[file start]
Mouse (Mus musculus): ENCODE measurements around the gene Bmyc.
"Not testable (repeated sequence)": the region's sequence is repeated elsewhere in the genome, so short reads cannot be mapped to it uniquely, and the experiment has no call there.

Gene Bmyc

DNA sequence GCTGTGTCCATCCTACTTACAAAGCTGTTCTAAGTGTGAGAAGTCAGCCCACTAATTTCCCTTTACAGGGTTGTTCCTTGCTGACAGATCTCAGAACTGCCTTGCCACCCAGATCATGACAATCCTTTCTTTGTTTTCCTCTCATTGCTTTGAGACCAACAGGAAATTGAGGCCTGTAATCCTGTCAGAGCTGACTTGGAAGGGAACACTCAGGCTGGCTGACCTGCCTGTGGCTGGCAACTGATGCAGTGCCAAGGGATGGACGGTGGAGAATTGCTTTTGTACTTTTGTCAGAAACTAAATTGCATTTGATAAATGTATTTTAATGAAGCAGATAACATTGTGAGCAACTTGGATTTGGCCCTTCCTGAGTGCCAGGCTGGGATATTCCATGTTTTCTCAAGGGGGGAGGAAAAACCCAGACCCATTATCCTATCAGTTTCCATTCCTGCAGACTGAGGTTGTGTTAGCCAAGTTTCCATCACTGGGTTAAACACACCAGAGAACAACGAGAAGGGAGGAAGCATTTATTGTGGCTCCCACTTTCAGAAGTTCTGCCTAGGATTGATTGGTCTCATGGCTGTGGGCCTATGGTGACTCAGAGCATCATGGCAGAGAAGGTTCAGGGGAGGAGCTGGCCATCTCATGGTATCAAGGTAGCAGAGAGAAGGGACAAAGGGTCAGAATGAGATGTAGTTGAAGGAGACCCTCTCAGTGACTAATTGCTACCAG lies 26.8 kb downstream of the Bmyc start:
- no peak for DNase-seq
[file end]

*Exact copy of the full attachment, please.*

Mouse (Mus musculus): ENCODE measurements around the gene Bmyc.
"Not testable (repeated sequence)": the region's sequence is repeated elsewhere in the genome, so short reads cannot be mapped to it uniquely, and the experiment has no call there.

Gene Bmyc

DNA sequence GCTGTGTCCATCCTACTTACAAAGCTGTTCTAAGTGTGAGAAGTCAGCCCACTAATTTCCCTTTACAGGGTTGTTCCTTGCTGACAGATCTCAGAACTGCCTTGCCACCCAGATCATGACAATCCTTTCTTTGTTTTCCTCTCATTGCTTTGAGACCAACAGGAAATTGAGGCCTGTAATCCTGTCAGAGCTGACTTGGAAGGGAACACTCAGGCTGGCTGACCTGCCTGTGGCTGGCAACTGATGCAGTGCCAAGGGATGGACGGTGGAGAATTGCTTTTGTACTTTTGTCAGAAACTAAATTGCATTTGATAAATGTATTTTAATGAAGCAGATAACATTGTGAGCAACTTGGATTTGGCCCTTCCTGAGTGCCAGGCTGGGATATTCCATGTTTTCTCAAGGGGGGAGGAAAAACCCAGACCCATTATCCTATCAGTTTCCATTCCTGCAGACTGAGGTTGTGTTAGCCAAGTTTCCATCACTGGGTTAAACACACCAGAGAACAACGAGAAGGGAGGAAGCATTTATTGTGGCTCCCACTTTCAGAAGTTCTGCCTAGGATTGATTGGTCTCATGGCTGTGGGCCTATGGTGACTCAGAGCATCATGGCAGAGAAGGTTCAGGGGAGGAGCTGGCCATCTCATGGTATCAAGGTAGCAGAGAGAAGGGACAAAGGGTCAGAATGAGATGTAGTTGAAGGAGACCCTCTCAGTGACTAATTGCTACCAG lies 26.8 kb downstream of the Bmyc start:
- no peak for DNase-seq